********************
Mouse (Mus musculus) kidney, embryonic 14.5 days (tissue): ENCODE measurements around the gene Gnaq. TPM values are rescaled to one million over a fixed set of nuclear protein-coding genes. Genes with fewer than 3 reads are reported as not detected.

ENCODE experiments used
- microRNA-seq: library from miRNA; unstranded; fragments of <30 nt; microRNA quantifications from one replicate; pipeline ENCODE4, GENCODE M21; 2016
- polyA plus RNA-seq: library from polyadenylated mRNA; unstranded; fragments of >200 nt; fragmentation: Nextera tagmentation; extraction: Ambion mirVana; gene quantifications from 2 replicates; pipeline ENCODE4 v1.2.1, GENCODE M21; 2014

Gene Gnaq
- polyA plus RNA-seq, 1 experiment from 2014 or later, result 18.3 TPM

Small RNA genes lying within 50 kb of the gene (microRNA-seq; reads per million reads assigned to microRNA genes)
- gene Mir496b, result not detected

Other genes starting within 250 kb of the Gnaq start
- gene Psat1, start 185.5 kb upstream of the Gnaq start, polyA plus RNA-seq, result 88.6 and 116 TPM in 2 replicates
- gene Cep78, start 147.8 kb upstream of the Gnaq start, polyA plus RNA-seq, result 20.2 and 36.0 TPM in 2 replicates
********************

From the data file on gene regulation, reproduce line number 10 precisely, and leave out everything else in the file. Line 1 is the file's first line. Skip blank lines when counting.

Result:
- gene Psat1, start 185.5 kb upstream of the Gnaq start, polyA plus RNA-seq, result 88.6 and 116 TPM in 2 replicates